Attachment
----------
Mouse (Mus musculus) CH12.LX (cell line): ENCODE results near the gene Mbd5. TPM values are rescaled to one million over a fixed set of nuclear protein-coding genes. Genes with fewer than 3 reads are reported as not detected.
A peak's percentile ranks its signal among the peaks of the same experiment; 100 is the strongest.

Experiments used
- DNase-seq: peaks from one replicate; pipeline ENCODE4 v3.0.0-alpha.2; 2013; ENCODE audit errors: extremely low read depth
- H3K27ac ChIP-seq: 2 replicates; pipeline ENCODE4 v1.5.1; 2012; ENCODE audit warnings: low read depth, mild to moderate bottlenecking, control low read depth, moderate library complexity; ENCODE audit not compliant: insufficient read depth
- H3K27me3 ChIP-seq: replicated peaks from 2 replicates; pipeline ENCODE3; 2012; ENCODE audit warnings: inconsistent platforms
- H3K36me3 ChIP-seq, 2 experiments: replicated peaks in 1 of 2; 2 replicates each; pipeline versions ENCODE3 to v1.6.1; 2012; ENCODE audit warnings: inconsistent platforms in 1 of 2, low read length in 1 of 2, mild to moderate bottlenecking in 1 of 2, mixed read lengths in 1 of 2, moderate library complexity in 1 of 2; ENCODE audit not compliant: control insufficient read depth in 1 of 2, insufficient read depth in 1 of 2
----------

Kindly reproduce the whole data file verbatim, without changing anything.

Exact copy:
Mouse (Mus musculus) CH12.LX (cell line): ENCODE results near the gene Mbd5. TPM values are rescaled to one million over a fixed set of nuclear protein-coding genes. Genes with fewer than 3 reads are reported as not detected.
A peak's percentile ranks its signal among the peaks of the same experiment; 100 is the strongest.

Experiments used
- DNase-seq: peaks from one replicate; pipeline ENCODE4 v3.0.0-alpha.2; 2013; ENCODE audit errors: extremely low read depth
- H3K27ac ChIP-seq: 2 replicates; pipeline ENCODE4 v1.5.1; 2012; ENCODE audit warnings: low read depth, mild to moderate bottlenecking, control low read depth, moderate library complexity; ENCODE audit not compliant: insufficient read depth
- H3K27me3 ChIP-seq: replicated peaks from 2 replicates; pipeline ENCODE3; 2012; ENCODE audit warnings: inconsistent platforms
- H3K36me3 ChIP-seq, 2 experiments: replicated peaks in 1 of 2; 2 replicates each; pipeline versions ENCODE3 to v1.6.1; 2012; ENCODE audit warnings: inconsistent platforms in 1 of 2, low read length in 1 of 2, mild to moderate bottlenecking in 1 of 2, mixed read lengths in 1 of 2, moderate library complexity in 1 of 2; ENCODE audit not compliant: control insufficient read depth in 1 of 2, insufficient read depth in 1 of 2